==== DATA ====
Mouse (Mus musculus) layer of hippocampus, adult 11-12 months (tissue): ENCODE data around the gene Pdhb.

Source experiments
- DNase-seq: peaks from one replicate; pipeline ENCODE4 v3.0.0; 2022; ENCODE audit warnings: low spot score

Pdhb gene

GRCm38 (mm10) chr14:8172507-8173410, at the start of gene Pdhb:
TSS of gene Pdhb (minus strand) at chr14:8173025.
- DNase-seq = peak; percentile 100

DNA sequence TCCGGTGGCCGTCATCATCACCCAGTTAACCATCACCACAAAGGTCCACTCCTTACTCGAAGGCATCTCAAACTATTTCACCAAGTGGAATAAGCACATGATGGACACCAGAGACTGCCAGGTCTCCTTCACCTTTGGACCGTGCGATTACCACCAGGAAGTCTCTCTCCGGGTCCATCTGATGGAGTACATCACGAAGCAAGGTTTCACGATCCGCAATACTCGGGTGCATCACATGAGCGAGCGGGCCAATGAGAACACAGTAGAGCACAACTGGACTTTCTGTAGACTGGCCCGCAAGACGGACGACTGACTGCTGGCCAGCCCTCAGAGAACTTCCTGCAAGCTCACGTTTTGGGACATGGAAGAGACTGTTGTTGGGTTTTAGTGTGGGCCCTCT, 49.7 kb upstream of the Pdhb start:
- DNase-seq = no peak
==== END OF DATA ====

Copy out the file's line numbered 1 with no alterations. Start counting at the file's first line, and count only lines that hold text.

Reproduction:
Mouse (Mus musculus) layer of hippocampus, adult 11-12 months (tissue): ENCODE data around the gene Pdhb.